The release of the former RJD MLA cum strongman Mohammad Shahabuddin on bail on September 10 has been considered by political observers as a severe blow to the apparent clean image of Nitish Kumar-led Bihar government.
Shahabuddin is accused of numerous criminal cases including murder and kidnapping. He spent the last eleven years behind the bars.
But now with his release, many people are apprehending the comeback of a reign of terror in Bihar similar to that of early 2000s.
Here we compiled a list of 10 important facts about the life and career of Shahabuddin.
1. Shahabuddin was born in 1967 in the rural areas of Pratappur in Siwan district of Bihar.
2. He has a post-graduate degree in Political Science as well as a PhD from Babasaheb Bhimrao Ambedkar Bihar University.
3. He first came to limelight during the late 1980s when he was still in the college. His claim to fame was mainly for his violent acts against the growing reach of the CPI (M-L) and BJP in the rural areas of Siwan and adjacent areas.
4. Starting from 1996, Shahabuddin represented the Siwan Lok Sabha constituency for consecutive four times on an RJD ticket.
He fought the 2004 general elections from jail and won by a huge margin of around 100,000.
5. He hogged the national limelight when he was accused of murdering the then Jawaharlal Nehru Univeristy president Chandrashekhar in 1997.
Chandrasekhar was a member of All India Students’ Association (AISA), the students’ wing of CPI (M-L).
6. Two years later, he was accused of kidnapping and murdering of Chhote Lal Gupta, another high profile CPI (M-L) activist. In 2004, was again accused of murdering three brothers.
He was convicted in both cases and sentenced to life imprisonment in 2007 and 2015 respectively.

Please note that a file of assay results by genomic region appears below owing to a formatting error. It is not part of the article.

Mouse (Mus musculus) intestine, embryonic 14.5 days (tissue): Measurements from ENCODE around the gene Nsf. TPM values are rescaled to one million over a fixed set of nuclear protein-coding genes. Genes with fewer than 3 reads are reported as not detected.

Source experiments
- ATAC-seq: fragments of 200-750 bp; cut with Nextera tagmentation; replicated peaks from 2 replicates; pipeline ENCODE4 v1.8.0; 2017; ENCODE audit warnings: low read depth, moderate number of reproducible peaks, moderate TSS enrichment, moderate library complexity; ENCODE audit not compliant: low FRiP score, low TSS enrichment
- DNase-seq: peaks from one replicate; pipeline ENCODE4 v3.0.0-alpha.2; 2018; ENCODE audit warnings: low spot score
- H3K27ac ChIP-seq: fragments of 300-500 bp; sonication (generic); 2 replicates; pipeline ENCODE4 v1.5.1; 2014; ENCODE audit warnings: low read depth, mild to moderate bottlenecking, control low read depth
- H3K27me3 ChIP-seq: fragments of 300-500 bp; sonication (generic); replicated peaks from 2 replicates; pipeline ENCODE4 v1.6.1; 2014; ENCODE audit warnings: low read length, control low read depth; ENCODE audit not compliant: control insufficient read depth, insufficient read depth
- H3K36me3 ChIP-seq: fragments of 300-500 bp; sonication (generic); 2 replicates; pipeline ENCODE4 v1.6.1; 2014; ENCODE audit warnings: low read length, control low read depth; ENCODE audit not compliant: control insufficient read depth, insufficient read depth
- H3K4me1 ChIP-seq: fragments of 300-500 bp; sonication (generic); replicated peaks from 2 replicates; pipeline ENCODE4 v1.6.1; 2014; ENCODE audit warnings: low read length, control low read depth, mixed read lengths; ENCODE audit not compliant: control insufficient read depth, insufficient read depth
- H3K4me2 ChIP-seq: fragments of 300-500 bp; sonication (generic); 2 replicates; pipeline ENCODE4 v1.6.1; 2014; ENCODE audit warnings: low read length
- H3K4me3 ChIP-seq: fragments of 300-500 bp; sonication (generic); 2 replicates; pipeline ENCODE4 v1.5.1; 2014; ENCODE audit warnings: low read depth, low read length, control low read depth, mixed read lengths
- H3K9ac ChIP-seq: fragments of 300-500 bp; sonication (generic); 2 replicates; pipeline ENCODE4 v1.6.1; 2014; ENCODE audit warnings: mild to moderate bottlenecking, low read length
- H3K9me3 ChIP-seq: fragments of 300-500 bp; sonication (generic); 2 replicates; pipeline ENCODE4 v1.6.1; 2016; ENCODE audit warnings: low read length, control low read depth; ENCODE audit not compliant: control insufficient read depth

7. Apart from these high profile cases, Shahabuddin’s name invariably cropped up whenever there was any kidnapping or murder of a political or social activist in Siwan.
8. His stint with electoral politics came to an end in 2007 after being convicted kidnapping. He was debarred from contesting the general elections of 2009.
9. It is alleged that he ran a parallel administration in Siwan during the chief ministership of Lalu Prasad Yadav. His power and influence reached its height during the early 2000s.
He repeatedly ignored the law enforcing government agencies such as police and continued organising his kangaroo courts which settled and determined almost every aspects of the local life from marital disputes to land settlement issues.
10. In 2001, Shahabuddin had a direct armed confrontation with the Bihar police in which 10 people including two policemen were killed.
Media reports and eye witness accounts confirmed that Shahabuddin’s cadres were using dangerous firearms including AK-47s during the confrontation.